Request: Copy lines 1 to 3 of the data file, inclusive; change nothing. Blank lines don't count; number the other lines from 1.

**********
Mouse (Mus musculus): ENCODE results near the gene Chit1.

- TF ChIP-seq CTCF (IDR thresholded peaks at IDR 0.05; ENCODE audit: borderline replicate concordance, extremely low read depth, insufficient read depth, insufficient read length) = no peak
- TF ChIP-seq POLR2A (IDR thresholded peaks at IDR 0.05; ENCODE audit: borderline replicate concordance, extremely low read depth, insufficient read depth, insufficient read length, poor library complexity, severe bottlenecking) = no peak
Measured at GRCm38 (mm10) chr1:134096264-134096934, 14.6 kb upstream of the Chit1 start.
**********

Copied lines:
Mouse (Mus musculus): ENCODE results near the gene Chit1.

- TF ChIP-seq CTCF (IDR thresholded peaks at IDR 0.05; ENCODE audit: borderline replicate concordance, extremely low read depth, insufficient read depth, insufficient read length) = no peak
- TF ChIP-seq POLR2A (IDR thresholded peaks at IDR 0.05; ENCODE audit: borderline replicate concordance, extremely low read depth, insufficient read depth, insufficient read length, poor library complexity, severe bottlenecking) = no peak